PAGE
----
And perhaps that’s just one reason sleep tracking won’t be live on the Apple Watch any time soon. Right now, the watch gets 18 to 24 hours of battery life. Battery life will need to improve substantially if Apple wants people wearing the watch to bed every night.
Will the iPhone Health app finally be useful?
Signs say yes. The current belief is that Apple will finally refresh the app and update the landing screen for it. Apple will also reportedly add a new feature for “hearing health” so you can know if you’re listening to stuff too loudly. As with health wearable rival Fitbit, Apple will finally embrace period tracking.
It’s also important to note that over the last few weeks, Apple quietly refreshed both the MacBook Pro and the iPod Touch. It could have saved either of those refreshes for WWDC itself, but instead, it updated the hardware ahead of its major showcase. If we wanted to speculate, using nothing but circumstantial evidence,we might suggest Apple was clearing the way for even bigger hardware news.
Yes, in a way. Marzipan is the internal name for a set of developer tools that will allow devs to develop a single app that works across iPhones, iPads, and macOS devices. Such a set of tools would enable Apple to unify iOS and macOS, eventually, combining them into a single operating system that works across a multitude of screen sizes and processor types.
Apple has repeatedly denied the unification rumor, with Craig Federighi spending a chunk of last year’s WWDC promising that iOS and macOS would never merge. But Marzipan itself definitely exists. Apps that will work across platforms are already here, in the form of the News and Voice Memo apps that appeared in Mojave last year (both were originally iOS exclusive apps). We should expect to see more Apple developed universal apps at WWDC this year, including Podcasts and Screen Time.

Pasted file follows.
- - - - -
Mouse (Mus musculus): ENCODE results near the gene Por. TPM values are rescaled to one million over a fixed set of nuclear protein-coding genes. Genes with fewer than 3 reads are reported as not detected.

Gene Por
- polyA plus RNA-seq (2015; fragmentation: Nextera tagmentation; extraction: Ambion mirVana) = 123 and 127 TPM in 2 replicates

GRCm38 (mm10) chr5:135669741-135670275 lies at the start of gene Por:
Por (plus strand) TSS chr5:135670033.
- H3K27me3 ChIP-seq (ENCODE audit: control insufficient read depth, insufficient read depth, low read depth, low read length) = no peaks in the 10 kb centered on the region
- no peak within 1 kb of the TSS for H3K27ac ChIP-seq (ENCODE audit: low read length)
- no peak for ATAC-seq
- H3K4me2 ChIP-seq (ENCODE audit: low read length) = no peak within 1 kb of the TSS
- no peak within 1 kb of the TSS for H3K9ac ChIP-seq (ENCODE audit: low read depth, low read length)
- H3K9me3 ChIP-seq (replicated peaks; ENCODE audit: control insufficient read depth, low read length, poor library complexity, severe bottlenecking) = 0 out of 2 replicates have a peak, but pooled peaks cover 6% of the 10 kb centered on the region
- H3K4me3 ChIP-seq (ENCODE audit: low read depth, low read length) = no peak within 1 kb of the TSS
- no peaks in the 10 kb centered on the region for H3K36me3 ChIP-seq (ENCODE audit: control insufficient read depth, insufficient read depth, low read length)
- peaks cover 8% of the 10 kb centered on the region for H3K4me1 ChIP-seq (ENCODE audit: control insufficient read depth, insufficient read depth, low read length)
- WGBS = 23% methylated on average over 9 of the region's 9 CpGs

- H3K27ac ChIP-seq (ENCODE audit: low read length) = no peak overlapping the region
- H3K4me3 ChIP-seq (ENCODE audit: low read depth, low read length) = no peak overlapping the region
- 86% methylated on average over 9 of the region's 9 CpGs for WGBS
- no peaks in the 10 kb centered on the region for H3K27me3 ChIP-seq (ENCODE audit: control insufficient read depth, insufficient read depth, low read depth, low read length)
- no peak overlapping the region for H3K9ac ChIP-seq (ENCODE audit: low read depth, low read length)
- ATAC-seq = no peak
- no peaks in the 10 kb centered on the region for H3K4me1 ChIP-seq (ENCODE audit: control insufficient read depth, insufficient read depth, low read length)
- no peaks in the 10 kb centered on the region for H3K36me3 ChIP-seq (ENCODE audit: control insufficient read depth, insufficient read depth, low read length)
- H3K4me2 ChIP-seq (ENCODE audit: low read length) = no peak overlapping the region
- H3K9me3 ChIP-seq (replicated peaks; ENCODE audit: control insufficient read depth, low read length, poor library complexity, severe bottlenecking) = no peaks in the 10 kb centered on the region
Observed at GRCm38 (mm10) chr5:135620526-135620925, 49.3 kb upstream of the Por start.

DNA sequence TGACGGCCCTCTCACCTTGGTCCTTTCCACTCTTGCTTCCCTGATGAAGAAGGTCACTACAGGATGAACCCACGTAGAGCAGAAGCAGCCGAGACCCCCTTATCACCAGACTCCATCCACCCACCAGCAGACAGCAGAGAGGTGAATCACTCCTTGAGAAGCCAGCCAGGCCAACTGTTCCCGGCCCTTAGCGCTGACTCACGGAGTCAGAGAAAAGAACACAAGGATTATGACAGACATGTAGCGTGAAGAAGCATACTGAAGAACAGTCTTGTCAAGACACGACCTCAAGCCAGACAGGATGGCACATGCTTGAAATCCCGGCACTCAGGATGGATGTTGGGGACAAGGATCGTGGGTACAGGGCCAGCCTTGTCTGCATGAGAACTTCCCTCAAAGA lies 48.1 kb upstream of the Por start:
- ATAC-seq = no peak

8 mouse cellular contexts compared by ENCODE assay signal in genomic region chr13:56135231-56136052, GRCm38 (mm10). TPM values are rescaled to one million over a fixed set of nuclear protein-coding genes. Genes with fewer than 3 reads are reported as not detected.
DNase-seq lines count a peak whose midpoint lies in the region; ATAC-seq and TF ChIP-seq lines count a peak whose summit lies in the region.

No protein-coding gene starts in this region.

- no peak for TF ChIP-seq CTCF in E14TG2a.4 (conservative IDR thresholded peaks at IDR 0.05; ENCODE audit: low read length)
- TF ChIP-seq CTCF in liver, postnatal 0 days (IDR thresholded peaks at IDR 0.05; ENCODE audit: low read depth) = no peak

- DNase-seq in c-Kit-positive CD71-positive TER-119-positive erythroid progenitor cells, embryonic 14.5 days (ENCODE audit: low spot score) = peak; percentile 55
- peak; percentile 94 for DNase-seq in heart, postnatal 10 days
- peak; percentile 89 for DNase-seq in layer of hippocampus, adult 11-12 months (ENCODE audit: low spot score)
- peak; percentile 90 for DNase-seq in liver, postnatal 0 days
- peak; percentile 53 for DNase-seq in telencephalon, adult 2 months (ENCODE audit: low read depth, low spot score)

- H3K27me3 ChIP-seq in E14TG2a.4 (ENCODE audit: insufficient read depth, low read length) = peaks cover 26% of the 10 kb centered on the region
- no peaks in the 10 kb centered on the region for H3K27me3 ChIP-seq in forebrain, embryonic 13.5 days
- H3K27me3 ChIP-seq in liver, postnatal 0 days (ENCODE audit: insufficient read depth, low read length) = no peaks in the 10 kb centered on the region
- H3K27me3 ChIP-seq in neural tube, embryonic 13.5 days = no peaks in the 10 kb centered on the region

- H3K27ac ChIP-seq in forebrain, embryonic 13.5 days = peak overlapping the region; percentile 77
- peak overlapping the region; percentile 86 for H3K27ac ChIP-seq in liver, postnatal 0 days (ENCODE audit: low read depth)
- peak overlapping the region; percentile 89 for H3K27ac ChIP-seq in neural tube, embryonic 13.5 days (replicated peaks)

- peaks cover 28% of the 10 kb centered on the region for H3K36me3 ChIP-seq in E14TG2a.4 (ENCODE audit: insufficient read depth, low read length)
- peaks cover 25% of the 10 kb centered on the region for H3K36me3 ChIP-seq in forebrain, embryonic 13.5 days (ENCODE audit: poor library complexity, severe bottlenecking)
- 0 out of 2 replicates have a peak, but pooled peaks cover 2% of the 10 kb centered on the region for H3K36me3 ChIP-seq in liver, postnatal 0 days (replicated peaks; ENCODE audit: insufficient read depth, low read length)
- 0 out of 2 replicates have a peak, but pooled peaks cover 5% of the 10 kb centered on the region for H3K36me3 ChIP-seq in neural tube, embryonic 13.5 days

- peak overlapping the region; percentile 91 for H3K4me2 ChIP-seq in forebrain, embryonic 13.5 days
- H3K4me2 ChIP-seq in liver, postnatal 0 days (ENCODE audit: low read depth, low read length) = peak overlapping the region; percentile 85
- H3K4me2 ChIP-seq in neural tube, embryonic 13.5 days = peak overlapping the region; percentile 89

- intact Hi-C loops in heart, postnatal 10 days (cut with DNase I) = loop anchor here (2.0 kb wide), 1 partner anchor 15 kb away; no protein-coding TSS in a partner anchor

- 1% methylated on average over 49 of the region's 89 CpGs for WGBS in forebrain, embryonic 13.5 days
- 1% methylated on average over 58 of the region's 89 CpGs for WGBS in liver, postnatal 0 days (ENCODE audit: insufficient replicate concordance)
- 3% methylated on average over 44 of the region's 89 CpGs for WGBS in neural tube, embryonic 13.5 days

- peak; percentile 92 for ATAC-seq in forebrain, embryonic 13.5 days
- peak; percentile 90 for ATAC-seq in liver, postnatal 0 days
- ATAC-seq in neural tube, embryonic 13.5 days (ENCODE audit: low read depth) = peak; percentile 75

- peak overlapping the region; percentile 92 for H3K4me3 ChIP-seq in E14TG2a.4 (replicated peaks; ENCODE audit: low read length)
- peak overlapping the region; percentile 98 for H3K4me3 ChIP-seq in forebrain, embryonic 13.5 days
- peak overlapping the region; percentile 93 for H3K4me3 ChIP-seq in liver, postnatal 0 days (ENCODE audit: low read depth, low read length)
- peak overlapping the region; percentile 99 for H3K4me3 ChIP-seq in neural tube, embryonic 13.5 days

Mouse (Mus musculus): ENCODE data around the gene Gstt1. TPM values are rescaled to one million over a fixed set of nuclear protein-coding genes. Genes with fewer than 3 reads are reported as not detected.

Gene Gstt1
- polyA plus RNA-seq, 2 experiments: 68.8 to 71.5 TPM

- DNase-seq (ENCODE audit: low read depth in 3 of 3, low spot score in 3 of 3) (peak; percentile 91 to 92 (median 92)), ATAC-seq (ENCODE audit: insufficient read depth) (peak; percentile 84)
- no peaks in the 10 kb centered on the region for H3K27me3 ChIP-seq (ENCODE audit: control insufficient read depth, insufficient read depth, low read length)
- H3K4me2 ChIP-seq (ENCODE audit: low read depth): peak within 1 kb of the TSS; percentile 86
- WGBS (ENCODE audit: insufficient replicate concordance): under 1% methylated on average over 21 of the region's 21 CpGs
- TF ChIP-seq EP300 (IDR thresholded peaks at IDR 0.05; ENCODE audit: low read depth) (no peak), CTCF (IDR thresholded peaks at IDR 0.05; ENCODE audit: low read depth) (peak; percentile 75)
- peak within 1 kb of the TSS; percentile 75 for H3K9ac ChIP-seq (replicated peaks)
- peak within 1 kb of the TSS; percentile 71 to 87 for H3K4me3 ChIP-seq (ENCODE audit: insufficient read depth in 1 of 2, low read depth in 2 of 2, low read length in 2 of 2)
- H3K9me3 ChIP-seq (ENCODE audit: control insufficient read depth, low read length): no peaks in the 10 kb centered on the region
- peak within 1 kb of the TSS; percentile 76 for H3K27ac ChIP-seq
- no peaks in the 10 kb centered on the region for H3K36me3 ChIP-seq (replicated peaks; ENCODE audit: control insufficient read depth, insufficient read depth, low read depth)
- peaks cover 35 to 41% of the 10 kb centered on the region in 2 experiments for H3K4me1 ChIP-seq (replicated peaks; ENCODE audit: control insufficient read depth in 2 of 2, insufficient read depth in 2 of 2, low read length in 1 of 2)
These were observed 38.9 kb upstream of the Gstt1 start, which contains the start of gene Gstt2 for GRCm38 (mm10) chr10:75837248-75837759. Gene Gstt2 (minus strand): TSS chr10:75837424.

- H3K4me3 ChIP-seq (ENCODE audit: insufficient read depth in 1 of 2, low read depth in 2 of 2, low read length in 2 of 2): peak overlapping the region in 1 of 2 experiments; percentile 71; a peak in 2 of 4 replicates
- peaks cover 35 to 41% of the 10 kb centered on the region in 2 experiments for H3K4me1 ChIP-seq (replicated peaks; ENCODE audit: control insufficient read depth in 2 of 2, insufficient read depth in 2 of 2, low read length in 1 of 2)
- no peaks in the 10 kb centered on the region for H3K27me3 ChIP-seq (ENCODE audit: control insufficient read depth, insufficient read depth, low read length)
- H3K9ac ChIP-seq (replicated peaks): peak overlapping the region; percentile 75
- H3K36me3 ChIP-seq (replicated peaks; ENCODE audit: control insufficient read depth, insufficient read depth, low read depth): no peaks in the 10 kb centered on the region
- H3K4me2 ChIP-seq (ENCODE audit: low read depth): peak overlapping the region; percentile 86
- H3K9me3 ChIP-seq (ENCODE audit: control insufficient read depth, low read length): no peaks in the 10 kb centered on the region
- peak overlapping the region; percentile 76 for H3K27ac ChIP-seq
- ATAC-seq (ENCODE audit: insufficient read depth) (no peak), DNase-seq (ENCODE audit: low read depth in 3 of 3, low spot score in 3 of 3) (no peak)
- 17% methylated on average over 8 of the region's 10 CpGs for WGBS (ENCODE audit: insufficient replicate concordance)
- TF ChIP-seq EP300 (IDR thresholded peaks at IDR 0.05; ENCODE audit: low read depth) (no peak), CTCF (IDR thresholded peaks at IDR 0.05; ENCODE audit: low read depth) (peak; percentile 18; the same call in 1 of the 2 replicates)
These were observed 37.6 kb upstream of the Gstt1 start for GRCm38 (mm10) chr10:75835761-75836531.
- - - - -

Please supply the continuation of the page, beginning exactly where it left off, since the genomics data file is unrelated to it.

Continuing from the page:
According to Bloomberg,Apple will also announcethat third-party developers can create a single app for the iPad and macOS. The apps would be available on the iPad and macOS stores respectively, but devs would only have to code the app once to work across both types of devices—and hopefully, we’d only have to buy it once too. It’s not quite what Marzipan is rumored to be (still no explicit cross macOS/iPhone support), but it’s a step closer.
Not exactly. It’s hard to believe that Apple will straight up kill iTunes entirely, though, with the launch of a standalone TV app and the rumored Apple Music standalone, it seems possible that Apple will enter the early stages of phasing iTunes out.It’s about time.
Will we get more details on Apple Arcade?
We’d better.Arcade was announced back at Apple’s weird services-focused March event, and there haven’t been a lot of details since, but given WWDC is a developer conference and Arcade will need lots of developer support to succeed, it seems logical we’d learn more about the tools game designers need. We’ll also hopefully see some of those games. Sonic and Frogger-like games have already been announced, but Apple noted several developers had already signed on to build games for its service. Presumably at least one will be ready to show off on stage.